This is the second chapter dealing with intransitive motion constructions. Here we investigate motion-from constructions, which express movement from a named place, as for instance in English I came back from Leipzig. In this example, the source term, Leipzig, is marked by the preposition from.
As in Chapter 79, we restrict our data to coming from named places, like villages, cities, or countries, and we exclude other sources. The reason for this methodological step is that many languages code different sources in different ways.
As noted in the last chapter, this restriction makes the data more comparable. Data on the highly frequent sources ‘market', 'village', 'home’ is available in Chapter 81 on motion-to and motion-from constructions.
In this feature we distinguish seven values:
|No adpositional/case marking||9||11||20|
|Serial verb plus preposition||2||3||5|
20 APiCS languages have the possibility of not marking the source by an adposition or a case marker (value 1) in sentences expressing coming from named places. This is in sharp contrast to the figures in Chapter 79 (Going to named places) where 53 APiCS languages, more than twice the number, do not show any adpositional or case marking. Thus, motion-from apparently lends itself much less to zero-marking.
Nine languages of this type have this value as their only option. As in Chapter 79, here again we find six out of the nine French-based creoles. Mixed Ma’a/Mbugu, Fanakalo, and Chinese Pidgin Russian are the other languages with this value. Interestingly, no English-based or Ibero-Romance-based creole has zero-marking in motion-from situations.
The overwhelming majority of APiCS languages (53 languages) can mark coming from a named place with a preposition (value 2).
As with going to named places (cf. Chapter 79), some languages with this value use the same preposition for coming-from and for going-to contexts. Such an all-purpose preposition does not express the orientation (motion-to/motion-from), but seems to refer to some spatial feature of the placed object (see also Chapter 81 on motion-to and motion-from). Saramaccan shows such a preposition.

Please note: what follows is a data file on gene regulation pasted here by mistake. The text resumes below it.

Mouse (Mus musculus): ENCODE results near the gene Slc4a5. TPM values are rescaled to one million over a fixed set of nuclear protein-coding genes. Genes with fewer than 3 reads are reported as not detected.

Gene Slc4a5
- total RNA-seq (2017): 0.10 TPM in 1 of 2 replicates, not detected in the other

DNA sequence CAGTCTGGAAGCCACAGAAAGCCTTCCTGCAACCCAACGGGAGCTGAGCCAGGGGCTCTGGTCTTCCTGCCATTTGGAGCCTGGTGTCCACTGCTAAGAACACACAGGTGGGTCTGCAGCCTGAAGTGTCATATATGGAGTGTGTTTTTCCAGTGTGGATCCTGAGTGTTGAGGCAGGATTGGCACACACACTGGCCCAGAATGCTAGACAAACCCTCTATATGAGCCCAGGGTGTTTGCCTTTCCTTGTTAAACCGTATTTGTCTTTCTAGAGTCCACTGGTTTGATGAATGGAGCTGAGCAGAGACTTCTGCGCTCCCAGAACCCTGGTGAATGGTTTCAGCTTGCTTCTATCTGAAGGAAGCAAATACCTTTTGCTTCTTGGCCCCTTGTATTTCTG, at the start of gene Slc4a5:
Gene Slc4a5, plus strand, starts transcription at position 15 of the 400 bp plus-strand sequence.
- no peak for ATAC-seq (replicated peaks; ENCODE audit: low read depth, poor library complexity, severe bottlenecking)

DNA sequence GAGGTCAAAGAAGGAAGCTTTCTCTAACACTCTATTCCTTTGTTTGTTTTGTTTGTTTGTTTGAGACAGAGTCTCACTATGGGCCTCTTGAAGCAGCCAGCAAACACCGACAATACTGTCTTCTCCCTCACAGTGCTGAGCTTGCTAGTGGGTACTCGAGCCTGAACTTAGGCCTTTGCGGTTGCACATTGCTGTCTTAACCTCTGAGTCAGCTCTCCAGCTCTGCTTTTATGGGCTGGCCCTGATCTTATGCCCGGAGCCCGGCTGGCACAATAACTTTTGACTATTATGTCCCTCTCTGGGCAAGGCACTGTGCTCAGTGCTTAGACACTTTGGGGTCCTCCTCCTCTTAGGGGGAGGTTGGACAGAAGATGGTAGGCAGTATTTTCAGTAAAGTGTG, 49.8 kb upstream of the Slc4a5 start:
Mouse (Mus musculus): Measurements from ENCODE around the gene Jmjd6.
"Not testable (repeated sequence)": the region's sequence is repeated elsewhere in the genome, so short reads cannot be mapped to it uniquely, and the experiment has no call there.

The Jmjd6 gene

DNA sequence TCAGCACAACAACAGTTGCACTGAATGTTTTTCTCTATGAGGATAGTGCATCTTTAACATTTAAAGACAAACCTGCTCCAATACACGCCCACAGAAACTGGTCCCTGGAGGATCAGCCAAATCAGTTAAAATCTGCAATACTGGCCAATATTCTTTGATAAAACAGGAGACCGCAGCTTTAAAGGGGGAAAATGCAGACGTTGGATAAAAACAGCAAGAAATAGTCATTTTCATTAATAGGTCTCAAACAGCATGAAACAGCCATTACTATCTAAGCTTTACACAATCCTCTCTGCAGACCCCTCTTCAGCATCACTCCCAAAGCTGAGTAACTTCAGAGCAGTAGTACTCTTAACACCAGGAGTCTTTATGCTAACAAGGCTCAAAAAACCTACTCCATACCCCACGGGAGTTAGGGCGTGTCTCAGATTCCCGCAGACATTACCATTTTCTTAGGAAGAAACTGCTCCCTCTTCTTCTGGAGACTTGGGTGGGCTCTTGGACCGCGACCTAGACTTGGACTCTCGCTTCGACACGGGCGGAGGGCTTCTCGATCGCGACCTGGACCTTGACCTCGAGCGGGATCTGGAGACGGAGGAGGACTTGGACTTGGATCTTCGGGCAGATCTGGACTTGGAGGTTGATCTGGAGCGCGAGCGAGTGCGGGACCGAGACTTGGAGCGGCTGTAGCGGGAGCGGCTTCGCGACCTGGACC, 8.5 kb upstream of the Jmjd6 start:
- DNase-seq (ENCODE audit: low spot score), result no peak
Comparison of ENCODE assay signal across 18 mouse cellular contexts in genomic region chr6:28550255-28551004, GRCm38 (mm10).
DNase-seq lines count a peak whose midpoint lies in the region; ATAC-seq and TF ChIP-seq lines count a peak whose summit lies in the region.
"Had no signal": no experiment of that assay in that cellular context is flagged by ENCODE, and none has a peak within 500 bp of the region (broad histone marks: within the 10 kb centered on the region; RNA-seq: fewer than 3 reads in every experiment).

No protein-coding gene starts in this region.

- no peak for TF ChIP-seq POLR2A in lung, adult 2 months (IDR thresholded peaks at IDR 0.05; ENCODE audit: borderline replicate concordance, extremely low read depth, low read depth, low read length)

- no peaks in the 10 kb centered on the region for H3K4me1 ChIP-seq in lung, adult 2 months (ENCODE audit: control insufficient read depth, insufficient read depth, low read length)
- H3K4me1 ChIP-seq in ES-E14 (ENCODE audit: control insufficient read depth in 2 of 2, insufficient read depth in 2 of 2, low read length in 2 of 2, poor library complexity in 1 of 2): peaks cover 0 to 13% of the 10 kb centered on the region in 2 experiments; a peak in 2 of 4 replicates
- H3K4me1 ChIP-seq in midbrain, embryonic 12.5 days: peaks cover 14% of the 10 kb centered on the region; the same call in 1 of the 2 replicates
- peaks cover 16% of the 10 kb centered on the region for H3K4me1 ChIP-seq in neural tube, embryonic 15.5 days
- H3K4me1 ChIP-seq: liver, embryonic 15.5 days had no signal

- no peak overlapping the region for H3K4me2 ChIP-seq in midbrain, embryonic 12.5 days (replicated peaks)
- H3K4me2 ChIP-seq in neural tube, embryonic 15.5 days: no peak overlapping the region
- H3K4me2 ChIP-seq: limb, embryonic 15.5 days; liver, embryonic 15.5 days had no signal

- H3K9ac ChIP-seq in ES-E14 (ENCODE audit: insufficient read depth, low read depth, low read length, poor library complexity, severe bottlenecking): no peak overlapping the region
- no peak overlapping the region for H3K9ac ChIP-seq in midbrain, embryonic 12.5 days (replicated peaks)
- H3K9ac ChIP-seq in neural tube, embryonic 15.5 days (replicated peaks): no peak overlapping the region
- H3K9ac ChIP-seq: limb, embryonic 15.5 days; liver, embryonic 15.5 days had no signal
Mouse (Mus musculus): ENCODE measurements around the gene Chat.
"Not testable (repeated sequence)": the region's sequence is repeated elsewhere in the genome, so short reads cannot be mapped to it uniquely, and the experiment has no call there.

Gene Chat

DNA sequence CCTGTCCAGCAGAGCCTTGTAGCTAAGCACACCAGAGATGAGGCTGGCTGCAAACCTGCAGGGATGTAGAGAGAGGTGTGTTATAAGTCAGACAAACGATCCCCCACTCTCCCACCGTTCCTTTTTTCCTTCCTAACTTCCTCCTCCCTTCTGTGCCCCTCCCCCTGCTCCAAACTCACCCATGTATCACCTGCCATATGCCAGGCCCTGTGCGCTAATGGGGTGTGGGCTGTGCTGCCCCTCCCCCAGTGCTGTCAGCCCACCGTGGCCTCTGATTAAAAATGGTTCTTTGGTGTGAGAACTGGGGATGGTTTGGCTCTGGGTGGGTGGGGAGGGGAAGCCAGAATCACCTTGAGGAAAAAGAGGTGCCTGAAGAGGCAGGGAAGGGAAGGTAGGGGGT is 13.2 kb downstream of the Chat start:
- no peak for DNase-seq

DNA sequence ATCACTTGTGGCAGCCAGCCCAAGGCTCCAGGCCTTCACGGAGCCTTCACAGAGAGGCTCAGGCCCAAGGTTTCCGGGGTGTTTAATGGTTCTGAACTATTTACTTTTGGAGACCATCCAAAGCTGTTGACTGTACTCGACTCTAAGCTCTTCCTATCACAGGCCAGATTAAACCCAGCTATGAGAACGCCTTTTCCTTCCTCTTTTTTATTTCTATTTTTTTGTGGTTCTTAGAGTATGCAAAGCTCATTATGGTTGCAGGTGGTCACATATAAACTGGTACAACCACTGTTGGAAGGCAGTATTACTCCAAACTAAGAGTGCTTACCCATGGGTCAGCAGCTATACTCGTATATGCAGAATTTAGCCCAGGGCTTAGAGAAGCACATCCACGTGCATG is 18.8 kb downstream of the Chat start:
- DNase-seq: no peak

Seven APiCS languages have postpositions to mark the source (value 3).
The areal restriction is interesting here: Five out of the six exclusively postpositional marking languages are spoken in South Asia and Melanesia (see also Chapter 4 on adposition order).
The next value involves a serial verb ‘come from' (value 5). Here, we find five languages, of which four have this construction as their only option. All four languages are Portuguese-based creoles of the Gulf of Guinea: Principense, Santome, Angolar and Fa d'Ambô.
There are five languages with value 6, serial verb plus preposition. One example comes from Nengee:
Here the construction with the serial verb komoto ‘come from’ and the preposition na ‘at, in’ can be combined with another optional serial verb kon ‘come’, which is postposed to the source Albina.
When comparing the use of the serial verb strategy (with and without a preposition) with the situation in Chapter 79 (on going to named places), it is interesting to note that serial verbs are less frequently used to express motion-from (ten languages) than motion-to (18 languages).
In two mixed languages, there is ablative case marking on the source argument (value 7): In Gurindji Kriol case marking is one option besides prepositional marking (value 2), while in Media Lengua case marking is the only option.
It is far from clear on which grounds we decide what is a case marker and what is an adpositional marker. It seems that it has a lot to do with grammaticographic traditions which are linked to writing systems. These often suggest that something is an affix, only because it is written in one word or at least hyphenated. It is beyond the scope of this project to come up with systematic tests for wordhood or affixhood. But the diversity of criteria in particular APiCS languages has made us aware of the difficulty of finding appropriate comparative concepts for deciding which morphemes should be regarded as free morphemes, and which morphemes should be classified as affixes (with clitics somewhere in between, see Haspelmath 2011b).
Lack of prepositional or case marking is confined to 20 languages, of which nine languages (six French-based languages) stand out as having this option as their only one. Interestingly, in contrast to what one might expect, pidgins as simplified languages are not overrepresented in this value. Instead, they show adpositional marking, e.g. in Pidgin Hawaiian, Pidgin Hindustani, Yimas-Arafundi Pidgin, Chinuk Wawa, Singapore Bazaar Malay and Chinese Pidgin English. Only the last two pidgins also show zero marking besides the prepositional marking.
For a more detailed interpretation of the data of this chapter in terms of substrate influence, see Chapter 81 on motion-to and motion-from.